5. Take time out to recharge

Nicholas Janni, a leadership consultant and author whose book, Leader as Healer, will be published next month, recommends taking time out to meditate as a way of improving your efficiency in the working day.

“Meditation increases your efficiency because it measurably changes your brainwave frequency from the beta wave range to the alpha wave range,” he says.

“Why do athletes do everything possible to ‘go into the zone’, the alpha wave range? Because they are able to perceive and act much more quickly and accurately. It’s the same with meditation. Someone who uses meditation and cultivates the benefits of it throughout the entire working day can be in a much higher performance state, able to use their time much more efficiently.”

From a so-called ‘normal’ point of view, this would not be effective time management. Indeed, he acknowledges that some would call it a waste of time.

“But by giving 20 minutes to meditate, I guarantee you can gain so much more time back through increased efficiency,” he says.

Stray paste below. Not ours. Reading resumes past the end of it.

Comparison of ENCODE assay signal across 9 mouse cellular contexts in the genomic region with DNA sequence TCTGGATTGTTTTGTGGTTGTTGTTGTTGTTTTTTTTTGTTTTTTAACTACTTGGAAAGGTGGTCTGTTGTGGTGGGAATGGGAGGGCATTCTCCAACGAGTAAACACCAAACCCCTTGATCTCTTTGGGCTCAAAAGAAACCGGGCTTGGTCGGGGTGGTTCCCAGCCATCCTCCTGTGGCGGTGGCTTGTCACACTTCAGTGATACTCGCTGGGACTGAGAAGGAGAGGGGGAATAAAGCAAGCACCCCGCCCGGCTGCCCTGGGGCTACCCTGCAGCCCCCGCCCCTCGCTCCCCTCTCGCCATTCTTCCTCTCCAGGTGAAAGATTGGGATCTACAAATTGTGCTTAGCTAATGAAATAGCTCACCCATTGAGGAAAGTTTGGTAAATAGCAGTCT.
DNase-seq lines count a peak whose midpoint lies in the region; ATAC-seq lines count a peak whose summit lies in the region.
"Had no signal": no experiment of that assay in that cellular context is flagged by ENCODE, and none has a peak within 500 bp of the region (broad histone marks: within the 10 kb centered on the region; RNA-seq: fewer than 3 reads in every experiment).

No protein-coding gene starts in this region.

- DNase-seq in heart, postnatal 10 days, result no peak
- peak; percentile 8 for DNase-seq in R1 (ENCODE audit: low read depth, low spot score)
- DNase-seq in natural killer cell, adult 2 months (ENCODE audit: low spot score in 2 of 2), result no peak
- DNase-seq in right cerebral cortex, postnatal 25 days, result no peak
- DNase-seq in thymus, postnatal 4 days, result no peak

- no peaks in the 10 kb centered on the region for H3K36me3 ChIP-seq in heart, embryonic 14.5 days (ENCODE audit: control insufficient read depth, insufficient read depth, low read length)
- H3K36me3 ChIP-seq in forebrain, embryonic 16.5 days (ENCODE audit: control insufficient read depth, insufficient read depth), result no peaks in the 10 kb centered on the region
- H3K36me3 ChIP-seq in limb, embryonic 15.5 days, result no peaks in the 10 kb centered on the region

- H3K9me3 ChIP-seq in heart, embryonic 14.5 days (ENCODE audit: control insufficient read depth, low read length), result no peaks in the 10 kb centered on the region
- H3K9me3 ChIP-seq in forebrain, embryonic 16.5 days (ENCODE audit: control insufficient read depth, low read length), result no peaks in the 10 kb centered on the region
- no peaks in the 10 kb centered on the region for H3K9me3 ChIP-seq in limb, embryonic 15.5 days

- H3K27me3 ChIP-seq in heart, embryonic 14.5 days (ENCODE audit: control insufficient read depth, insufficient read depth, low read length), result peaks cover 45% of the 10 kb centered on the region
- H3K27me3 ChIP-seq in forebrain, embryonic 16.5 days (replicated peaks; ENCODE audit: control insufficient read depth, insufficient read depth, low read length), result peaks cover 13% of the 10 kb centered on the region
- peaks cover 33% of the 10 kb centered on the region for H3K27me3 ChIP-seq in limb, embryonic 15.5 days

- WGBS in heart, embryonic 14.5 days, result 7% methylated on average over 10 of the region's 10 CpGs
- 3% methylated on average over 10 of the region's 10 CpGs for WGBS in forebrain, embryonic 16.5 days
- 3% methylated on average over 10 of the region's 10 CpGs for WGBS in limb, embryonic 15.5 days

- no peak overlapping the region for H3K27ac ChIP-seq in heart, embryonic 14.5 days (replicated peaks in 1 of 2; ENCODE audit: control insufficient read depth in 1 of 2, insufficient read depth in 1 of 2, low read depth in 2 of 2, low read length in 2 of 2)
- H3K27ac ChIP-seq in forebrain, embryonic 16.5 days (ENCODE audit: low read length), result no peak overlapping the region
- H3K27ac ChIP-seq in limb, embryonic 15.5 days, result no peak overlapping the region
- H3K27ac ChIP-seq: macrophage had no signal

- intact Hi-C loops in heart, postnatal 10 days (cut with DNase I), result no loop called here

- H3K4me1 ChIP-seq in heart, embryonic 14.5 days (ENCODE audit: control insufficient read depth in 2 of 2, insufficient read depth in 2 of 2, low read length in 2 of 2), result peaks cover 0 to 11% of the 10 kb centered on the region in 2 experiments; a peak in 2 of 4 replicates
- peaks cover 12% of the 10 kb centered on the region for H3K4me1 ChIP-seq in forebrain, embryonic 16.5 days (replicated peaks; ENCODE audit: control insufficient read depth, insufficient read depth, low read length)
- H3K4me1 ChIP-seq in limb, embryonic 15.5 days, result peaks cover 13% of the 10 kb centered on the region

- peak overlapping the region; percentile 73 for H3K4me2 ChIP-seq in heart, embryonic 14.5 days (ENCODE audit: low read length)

“One of my clients, a CEO of a major US biotech firm, was aghast when I suggested meditation as a way of getting far more things done. ‘I’m a CEO, I have a daughter, I’m busy – I don’t have time to meditate.’ All natural concerns. But after a certain time she did start meditating. And she told me: ‘You were right.’”

Further reading:

Marianne Curphey is an award-winning financial writer and columnist, and author of the book How Money Works. She worked as City Editor at The Guardian, deputy editor of Guardian online, and has worked for The Times, Telegraph and BBC.